iPod nano USB battery charger

No questions about this, Apple designs are remarkable. Their products look great, are easy to use, and generally work great. The price? Yes, the price is high, but not prohibitively high.

What makes me angry is how they try to monetize even on small details, sometimes by bending the standards.

The problem

For example the nice gadget that is the iPod nano; as most today devices, it requires an USB port for charging. Unlike most other devices, it refuses to charge from a no-name USB charger, and requires an Apple special charger (a $29 device).

Most of the users don’t bother to buy one, and charge the iPod battery using a computer port, that works as expected.

However, especially when I travel, I prefer to use a separate device, a 4 USB port charger, that I also use for my phone, my GPS, and generally all other devices.

Connecting the iPod to this charger made the screen turn on, so it detects the external voltage, but the charging process refuses to start.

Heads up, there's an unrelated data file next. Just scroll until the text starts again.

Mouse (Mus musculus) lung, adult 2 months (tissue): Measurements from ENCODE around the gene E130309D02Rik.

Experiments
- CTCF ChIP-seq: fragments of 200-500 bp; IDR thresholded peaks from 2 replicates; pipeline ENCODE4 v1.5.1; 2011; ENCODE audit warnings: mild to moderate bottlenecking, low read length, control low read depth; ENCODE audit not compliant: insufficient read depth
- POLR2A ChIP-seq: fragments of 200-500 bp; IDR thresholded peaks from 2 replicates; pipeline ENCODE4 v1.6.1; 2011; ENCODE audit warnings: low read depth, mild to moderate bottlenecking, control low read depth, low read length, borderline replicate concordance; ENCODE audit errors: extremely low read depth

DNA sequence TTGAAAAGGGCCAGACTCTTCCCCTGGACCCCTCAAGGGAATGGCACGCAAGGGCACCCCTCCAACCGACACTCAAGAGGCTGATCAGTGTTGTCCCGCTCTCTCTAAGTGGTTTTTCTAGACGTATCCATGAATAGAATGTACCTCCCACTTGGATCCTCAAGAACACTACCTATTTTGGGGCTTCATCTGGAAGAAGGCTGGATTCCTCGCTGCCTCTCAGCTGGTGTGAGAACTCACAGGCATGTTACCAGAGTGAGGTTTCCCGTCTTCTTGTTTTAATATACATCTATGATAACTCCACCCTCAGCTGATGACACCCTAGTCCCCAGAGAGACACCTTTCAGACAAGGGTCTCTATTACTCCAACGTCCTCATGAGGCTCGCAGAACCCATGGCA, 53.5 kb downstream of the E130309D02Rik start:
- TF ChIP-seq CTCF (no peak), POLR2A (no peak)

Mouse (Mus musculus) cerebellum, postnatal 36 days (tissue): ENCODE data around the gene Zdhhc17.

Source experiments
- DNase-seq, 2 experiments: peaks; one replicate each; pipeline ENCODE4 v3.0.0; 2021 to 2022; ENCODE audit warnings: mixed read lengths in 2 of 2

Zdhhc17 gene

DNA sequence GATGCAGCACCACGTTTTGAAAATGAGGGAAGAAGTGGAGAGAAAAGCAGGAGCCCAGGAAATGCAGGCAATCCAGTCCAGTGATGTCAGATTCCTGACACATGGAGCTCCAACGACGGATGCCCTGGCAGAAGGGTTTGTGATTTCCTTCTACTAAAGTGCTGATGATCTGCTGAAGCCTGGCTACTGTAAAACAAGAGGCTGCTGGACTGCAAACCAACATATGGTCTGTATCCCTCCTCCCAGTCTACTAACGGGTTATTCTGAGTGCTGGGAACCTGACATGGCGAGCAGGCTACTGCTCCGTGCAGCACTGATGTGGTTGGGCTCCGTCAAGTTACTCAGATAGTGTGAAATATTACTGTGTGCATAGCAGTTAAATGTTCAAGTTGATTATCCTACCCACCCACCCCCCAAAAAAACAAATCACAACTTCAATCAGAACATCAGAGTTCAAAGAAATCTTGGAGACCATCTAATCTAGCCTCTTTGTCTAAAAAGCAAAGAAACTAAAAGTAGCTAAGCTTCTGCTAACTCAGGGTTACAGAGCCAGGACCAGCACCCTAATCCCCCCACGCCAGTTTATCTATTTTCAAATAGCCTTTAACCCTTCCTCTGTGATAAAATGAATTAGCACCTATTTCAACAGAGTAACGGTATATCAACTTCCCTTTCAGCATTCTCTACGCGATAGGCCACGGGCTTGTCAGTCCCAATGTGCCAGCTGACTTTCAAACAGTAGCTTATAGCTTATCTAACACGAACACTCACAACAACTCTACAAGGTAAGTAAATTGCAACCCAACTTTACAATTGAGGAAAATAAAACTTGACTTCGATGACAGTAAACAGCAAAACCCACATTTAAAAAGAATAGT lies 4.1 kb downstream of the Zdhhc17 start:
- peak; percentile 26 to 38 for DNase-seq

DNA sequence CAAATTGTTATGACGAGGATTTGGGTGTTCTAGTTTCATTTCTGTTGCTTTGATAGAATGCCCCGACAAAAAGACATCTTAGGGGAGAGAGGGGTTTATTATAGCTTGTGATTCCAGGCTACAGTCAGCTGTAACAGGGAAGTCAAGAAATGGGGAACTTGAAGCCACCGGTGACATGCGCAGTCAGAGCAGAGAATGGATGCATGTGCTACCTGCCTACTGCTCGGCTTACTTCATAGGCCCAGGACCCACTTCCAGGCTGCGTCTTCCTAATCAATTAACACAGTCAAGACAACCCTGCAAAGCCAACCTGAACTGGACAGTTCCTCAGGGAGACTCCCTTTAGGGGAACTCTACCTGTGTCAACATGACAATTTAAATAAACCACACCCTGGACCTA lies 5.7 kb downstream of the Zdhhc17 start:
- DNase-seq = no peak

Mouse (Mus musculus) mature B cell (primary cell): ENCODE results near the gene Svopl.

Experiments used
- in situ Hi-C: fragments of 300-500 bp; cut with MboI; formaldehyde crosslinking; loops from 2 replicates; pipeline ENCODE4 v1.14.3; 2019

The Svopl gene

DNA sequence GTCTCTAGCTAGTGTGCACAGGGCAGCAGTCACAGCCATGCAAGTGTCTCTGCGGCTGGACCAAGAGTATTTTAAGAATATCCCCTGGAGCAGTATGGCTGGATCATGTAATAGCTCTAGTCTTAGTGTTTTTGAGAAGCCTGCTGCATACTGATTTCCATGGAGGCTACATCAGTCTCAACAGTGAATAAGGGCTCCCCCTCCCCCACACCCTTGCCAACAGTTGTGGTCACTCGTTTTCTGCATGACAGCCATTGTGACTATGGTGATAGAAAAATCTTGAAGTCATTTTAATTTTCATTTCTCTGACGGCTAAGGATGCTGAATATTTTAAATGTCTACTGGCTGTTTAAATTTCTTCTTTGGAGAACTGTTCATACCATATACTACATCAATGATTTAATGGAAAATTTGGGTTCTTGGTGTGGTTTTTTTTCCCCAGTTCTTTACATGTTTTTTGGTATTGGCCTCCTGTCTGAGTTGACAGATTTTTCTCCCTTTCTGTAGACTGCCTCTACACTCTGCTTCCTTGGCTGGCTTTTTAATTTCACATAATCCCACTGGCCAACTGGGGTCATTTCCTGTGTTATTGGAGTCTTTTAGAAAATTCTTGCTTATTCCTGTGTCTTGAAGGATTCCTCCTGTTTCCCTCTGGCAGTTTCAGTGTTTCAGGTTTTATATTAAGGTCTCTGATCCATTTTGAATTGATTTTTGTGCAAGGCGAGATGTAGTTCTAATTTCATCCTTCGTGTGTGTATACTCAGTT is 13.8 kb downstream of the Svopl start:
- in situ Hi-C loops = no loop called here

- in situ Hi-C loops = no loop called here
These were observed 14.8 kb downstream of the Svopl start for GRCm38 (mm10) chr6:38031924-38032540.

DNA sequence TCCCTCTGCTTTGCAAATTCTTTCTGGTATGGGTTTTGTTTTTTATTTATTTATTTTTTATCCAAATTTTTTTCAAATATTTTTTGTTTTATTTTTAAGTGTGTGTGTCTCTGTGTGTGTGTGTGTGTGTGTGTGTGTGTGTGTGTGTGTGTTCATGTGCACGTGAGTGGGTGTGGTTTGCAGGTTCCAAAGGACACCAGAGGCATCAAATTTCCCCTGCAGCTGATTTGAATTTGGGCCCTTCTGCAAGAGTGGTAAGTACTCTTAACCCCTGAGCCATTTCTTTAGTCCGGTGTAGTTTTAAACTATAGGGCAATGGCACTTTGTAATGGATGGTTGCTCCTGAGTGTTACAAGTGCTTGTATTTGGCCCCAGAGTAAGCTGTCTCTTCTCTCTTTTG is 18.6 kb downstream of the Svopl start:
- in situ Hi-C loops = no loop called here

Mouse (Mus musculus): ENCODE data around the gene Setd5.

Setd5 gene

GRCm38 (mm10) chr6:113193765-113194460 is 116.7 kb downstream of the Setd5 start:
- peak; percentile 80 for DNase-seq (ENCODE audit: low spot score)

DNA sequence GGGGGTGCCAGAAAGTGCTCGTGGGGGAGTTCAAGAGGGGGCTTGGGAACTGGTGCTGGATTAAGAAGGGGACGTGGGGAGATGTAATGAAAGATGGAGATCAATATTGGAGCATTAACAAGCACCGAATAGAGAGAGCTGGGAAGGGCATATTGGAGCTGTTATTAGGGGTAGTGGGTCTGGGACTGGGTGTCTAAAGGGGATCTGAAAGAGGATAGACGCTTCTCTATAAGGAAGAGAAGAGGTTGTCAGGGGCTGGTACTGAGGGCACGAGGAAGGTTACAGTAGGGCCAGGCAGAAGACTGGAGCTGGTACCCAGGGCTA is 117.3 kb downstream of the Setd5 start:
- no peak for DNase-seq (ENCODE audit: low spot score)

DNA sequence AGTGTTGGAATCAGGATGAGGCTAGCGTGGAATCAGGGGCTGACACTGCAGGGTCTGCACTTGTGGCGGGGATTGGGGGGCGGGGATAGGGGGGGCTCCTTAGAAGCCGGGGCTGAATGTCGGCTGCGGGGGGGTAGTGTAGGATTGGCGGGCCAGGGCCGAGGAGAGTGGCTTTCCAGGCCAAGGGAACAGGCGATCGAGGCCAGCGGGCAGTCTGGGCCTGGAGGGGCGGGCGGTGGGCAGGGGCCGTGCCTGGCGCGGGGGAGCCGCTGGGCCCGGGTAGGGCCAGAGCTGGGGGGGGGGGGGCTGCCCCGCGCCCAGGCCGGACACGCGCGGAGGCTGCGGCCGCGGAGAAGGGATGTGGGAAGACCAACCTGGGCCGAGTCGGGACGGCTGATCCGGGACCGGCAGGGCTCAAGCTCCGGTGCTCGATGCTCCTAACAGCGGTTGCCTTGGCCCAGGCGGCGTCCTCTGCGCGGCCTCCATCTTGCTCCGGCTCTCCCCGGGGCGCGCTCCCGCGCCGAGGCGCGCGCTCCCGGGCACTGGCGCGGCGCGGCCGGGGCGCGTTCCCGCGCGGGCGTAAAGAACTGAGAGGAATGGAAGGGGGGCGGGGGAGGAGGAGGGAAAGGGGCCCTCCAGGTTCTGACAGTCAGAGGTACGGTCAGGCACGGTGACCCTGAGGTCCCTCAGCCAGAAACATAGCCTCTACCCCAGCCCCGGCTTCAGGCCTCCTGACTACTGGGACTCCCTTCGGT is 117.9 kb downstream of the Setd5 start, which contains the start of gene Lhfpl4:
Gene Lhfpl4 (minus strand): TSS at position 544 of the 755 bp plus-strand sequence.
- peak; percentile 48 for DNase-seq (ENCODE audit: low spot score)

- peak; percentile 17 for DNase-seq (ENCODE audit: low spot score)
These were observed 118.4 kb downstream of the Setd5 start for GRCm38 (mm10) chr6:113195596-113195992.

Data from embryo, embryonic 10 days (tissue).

The solution

With “a little help from my friends” (thank you, Lix!), it looks like the iPod checks the voltage on the 2 unused USB signal lines, and if not around +2.5V, it refuses to start. Since no-name USB chargers usually leave the USB signals unconnected, they are not able to charge the iPod nano.

The solution is easy: use your preferred no-name USB charger, and add two resistive divisors, one on each USB signal. This accounts to 4 x 22K resistors [Note 1], connected between the the USB signal lines and the Ground and +5V lines.

After adding these resistors to one of the ports of my charger, the iPod nano was no longer picky and started to charge the battery! (The battery icon, located in the upper right corner, changed from an empty battery to a full one, containing a thunderbolt sign).

[May 22, 2012 Update]

[Note 1] Regarding the values of the resistors, further studies reveled that the values of the resistors tell to some Apple devices the power capabilities of the charger, for example an original iPhone charger uses 49.9K to ground and 75K to Vcc.

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